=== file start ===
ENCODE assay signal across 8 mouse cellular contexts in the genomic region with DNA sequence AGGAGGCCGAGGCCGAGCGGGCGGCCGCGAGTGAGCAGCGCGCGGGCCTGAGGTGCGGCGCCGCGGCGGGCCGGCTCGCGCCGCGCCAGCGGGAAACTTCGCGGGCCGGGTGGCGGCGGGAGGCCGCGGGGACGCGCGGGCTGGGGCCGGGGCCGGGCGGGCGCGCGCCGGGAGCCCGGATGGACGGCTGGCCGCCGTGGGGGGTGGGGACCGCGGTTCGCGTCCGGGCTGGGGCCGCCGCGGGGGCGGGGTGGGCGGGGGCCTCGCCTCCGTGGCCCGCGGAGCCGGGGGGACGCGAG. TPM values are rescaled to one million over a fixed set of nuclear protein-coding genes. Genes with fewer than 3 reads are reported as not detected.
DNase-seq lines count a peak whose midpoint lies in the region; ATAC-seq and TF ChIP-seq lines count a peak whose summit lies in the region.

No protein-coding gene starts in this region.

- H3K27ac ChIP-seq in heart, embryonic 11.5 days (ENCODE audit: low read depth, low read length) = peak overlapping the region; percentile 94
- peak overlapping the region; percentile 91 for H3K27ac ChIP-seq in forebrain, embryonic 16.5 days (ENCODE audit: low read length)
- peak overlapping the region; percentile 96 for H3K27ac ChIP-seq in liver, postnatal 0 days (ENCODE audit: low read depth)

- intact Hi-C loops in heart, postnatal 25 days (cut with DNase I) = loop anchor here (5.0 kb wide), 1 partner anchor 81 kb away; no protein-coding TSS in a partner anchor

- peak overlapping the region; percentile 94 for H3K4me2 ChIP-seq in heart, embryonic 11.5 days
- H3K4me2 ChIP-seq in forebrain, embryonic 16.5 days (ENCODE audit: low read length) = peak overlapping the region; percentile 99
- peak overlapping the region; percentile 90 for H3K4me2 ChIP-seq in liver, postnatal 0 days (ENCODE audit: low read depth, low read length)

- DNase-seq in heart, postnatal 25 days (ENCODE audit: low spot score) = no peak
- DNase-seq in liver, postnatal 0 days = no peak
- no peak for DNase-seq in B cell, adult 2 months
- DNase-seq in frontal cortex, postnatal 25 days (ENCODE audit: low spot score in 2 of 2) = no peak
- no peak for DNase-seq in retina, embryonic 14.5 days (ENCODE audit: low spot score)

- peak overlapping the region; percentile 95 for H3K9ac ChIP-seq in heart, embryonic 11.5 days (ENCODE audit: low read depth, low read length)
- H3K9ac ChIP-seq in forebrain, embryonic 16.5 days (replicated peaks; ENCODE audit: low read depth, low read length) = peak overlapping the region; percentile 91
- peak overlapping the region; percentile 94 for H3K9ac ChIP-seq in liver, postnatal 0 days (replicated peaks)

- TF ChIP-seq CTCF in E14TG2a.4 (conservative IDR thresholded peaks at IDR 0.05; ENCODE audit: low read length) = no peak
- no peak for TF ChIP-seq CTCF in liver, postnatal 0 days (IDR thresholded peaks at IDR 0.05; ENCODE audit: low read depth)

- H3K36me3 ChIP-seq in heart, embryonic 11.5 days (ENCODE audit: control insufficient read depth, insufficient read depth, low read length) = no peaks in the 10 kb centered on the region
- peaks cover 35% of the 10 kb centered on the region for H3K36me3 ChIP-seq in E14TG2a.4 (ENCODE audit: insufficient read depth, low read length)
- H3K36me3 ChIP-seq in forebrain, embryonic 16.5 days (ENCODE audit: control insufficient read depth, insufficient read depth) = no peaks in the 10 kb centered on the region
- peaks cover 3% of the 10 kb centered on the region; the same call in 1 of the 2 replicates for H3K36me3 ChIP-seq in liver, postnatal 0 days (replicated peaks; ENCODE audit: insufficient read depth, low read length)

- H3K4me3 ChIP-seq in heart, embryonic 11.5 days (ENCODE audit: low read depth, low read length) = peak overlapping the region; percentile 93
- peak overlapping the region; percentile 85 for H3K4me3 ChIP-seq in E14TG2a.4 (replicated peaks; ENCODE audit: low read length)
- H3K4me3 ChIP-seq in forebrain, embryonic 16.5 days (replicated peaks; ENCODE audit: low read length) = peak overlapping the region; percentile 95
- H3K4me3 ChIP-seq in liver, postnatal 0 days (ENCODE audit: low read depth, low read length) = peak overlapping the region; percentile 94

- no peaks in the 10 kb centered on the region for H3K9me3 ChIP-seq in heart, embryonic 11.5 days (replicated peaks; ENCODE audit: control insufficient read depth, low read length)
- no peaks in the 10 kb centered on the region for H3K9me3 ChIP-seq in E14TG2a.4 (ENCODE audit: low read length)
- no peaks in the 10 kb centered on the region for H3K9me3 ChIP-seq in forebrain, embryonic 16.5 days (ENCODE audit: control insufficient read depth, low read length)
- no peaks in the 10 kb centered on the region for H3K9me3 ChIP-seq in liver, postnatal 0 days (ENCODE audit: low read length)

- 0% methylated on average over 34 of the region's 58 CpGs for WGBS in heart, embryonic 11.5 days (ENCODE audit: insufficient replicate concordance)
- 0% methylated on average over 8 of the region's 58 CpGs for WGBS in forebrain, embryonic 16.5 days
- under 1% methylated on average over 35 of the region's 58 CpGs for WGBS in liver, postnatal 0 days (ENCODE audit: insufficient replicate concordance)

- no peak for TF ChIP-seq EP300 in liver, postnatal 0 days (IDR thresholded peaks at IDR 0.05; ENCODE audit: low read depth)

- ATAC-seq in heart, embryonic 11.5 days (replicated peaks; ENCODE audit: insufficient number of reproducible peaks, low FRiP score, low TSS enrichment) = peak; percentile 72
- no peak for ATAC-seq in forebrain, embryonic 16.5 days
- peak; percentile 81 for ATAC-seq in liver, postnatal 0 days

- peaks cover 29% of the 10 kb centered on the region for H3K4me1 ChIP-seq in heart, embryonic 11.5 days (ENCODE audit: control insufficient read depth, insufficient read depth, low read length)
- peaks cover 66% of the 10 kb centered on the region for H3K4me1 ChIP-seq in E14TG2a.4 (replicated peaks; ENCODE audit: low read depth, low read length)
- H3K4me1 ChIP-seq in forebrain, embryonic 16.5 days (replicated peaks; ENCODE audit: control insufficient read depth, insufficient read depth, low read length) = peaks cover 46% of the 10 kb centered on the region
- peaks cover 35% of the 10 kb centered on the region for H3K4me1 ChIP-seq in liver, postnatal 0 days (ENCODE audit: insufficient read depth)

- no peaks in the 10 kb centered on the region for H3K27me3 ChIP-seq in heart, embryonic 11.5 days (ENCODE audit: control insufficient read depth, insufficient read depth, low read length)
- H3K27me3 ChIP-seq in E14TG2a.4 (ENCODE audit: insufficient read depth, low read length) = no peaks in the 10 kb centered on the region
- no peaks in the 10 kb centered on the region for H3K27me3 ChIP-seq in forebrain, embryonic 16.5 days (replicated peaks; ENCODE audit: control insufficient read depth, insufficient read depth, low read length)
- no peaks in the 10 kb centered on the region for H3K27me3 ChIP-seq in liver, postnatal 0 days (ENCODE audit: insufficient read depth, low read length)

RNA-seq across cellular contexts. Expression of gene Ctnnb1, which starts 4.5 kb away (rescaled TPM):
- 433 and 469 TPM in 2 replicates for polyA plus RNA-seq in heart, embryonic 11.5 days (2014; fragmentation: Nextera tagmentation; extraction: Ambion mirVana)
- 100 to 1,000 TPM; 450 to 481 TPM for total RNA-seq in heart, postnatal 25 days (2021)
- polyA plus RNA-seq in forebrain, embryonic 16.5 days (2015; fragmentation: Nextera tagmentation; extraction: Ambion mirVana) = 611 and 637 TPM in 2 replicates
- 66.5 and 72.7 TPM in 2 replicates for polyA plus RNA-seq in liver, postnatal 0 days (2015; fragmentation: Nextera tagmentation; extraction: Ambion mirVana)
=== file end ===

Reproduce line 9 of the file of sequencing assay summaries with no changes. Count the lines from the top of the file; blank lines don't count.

- H3K4me2 ChIP-seq in forebrain, embryonic 16.5 days (ENCODE audit: low read length) = peak overlapping the region; percentile 99